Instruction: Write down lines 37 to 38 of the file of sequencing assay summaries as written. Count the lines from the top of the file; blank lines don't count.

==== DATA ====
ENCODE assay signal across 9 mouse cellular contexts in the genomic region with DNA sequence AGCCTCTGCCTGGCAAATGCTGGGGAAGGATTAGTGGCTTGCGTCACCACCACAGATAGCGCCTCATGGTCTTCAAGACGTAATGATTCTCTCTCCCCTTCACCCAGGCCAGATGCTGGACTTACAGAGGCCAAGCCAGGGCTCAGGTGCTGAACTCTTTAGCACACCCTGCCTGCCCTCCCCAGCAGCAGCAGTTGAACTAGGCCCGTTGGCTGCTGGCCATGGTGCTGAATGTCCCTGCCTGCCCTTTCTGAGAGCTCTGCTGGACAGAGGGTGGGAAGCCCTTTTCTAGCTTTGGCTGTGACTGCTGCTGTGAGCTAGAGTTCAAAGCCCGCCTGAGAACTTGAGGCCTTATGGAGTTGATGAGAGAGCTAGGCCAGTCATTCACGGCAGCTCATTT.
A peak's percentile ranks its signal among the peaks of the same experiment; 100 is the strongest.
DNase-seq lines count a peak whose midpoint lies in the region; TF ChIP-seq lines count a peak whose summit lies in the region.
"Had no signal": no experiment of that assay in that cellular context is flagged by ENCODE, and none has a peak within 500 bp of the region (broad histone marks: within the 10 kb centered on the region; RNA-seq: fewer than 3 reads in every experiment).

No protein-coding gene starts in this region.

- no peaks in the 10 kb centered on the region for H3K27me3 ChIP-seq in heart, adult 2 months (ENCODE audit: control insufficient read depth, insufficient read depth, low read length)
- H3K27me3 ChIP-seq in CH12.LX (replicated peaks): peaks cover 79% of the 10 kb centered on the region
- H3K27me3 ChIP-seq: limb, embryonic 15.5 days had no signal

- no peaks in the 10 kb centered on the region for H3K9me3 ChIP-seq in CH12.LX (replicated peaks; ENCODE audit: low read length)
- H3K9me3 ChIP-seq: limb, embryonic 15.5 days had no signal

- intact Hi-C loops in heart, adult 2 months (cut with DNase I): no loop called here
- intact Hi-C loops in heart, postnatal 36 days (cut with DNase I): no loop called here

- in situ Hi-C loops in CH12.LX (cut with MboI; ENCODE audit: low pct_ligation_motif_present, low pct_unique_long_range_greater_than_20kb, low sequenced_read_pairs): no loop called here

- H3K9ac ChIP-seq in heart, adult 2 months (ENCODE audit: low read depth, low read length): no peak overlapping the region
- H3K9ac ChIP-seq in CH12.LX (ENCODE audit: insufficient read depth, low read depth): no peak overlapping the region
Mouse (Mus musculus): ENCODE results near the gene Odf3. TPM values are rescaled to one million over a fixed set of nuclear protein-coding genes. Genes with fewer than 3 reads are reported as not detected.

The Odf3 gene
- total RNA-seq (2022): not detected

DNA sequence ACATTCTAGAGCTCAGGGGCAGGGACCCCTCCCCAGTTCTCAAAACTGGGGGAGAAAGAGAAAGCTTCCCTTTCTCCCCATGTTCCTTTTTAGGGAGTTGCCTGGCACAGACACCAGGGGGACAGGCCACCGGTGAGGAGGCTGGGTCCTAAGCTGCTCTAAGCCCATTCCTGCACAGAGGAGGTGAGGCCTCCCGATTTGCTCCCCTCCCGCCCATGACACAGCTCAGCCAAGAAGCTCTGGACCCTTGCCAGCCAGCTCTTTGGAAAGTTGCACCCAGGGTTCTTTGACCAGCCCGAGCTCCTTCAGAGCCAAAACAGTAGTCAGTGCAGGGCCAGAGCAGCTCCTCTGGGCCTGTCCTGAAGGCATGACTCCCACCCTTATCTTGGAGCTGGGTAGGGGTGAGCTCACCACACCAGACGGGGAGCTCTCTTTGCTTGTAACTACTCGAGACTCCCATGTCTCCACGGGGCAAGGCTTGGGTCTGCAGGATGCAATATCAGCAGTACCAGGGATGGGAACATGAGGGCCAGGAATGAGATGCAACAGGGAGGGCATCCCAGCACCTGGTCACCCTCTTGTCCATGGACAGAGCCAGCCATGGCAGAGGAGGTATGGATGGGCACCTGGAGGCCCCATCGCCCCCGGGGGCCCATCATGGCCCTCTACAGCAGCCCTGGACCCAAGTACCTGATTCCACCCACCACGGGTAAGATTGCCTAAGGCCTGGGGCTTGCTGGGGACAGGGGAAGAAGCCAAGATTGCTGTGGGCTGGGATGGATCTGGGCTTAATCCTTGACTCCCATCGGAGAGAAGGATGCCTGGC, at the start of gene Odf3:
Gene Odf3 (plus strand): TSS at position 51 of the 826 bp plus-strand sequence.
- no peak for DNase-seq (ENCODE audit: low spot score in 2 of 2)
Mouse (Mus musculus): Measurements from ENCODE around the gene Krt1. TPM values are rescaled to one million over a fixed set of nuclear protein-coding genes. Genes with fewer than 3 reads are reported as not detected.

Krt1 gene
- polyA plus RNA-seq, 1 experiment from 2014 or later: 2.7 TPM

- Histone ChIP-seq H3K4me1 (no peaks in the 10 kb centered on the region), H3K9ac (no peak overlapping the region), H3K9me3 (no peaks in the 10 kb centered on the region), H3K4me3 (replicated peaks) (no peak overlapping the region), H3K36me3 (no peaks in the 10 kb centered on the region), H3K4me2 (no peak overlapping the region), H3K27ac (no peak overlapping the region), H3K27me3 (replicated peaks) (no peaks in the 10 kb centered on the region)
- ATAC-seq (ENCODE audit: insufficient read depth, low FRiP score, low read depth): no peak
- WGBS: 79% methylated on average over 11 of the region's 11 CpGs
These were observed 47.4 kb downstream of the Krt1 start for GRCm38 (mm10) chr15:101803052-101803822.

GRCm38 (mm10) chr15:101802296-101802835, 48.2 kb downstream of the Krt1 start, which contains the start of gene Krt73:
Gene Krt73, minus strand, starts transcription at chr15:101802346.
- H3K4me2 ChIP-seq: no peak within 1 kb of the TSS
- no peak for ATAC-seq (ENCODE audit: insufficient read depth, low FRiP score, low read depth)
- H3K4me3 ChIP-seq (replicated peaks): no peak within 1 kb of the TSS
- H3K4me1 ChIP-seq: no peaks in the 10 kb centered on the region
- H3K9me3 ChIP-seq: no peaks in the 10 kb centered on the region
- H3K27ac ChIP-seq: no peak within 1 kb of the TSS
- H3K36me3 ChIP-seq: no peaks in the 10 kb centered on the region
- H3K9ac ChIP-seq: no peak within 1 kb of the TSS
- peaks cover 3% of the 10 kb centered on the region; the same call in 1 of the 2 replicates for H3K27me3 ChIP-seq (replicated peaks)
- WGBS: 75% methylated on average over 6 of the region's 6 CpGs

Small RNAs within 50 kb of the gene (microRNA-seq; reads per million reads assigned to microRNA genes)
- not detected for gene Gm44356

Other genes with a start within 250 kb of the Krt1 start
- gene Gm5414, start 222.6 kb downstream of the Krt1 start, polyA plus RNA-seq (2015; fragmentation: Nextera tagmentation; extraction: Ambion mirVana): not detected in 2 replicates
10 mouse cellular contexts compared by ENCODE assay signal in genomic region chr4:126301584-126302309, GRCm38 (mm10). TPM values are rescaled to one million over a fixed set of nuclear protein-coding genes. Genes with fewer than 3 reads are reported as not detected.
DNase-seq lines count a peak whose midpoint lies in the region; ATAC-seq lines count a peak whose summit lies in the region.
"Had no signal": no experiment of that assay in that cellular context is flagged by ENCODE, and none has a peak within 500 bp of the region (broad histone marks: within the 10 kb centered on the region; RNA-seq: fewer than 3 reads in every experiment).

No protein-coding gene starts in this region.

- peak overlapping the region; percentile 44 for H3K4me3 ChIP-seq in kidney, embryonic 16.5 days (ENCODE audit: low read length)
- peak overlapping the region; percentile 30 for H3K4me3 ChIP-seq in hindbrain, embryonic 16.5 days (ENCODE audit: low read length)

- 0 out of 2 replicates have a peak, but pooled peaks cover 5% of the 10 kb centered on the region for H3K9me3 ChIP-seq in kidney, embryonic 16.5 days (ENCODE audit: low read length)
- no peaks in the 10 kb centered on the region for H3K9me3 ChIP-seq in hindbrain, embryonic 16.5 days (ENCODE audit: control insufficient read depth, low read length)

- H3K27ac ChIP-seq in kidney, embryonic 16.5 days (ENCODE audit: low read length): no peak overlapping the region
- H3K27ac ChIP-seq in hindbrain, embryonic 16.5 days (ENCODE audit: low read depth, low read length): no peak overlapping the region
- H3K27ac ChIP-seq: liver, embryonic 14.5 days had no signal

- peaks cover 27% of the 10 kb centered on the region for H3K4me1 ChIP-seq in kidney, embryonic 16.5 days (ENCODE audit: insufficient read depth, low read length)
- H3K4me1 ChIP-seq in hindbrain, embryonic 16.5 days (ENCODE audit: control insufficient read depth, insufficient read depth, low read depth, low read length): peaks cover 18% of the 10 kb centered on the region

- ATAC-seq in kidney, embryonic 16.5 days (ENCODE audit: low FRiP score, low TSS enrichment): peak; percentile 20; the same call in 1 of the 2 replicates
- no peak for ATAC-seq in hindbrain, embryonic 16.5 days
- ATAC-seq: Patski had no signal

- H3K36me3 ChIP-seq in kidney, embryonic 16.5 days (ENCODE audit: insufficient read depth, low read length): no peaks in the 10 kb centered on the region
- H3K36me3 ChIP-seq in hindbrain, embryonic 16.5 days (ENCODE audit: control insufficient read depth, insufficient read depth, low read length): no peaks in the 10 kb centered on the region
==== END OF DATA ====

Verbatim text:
- H3K36me3 ChIP-seq: no peaks in the 10 kb centered on the region
- H3K9ac ChIP-seq: no peak within 1 kb of the TSS